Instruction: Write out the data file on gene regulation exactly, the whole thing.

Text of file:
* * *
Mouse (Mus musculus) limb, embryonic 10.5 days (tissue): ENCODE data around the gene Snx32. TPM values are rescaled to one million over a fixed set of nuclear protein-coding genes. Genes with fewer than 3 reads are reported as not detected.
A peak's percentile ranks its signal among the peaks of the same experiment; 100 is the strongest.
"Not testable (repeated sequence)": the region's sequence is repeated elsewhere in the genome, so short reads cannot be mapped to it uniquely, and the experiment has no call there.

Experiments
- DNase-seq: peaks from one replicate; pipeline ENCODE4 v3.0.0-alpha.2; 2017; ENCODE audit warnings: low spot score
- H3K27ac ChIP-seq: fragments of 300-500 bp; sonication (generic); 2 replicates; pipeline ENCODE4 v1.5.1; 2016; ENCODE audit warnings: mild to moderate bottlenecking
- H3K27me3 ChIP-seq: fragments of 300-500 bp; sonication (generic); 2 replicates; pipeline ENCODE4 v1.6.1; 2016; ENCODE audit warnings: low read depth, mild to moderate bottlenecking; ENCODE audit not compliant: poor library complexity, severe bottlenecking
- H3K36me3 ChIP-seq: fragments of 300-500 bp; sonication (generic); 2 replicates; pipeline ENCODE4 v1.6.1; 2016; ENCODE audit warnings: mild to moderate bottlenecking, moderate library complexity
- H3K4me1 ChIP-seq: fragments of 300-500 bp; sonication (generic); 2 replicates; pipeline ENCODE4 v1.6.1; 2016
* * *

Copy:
Mouse (Mus musculus) limb, embryonic 10.5 days (tissue): ENCODE data around the gene Snx32. TPM values are rescaled to one million over a fixed set of nuclear protein-coding genes. Genes with fewer than 3 reads are reported as not detected.
A peak's percentile ranks its signal among the peaks of the same experiment; 100 is the strongest.
"Not testable (repeated sequence)": the region's sequence is repeated elsewhere in the genome, so short reads cannot be mapped to it uniquely, and the experiment has no call there.

Experiments
- DNase-seq: peaks from one replicate; pipeline ENCODE4 v3.0.0-alpha.2; 2017; ENCODE audit warnings: low spot score
- H3K27ac ChIP-seq: fragments of 300-500 bp; sonication (generic); 2 replicates; pipeline ENCODE4 v1.5.1; 2016; ENCODE audit warnings: mild to moderate bottlenecking
- H3K27me3 ChIP-seq: fragments of 300-500 bp; sonication (generic); 2 replicates; pipeline ENCODE4 v1.6.1; 2016; ENCODE audit warnings: low read depth, mild to moderate bottlenecking; ENCODE audit not compliant: poor library complexity, severe bottlenecking
- H3K36me3 ChIP-seq: fragments of 300-500 bp; sonication (generic); 2 replicates; pipeline ENCODE4 v1.6.1; 2016; ENCODE audit warnings: mild to moderate bottlenecking, moderate library complexity
- H3K4me1 ChIP-seq: fragments of 300-500 bp; sonication (generic); 2 replicates; pipeline ENCODE4 v1.6.1; 2016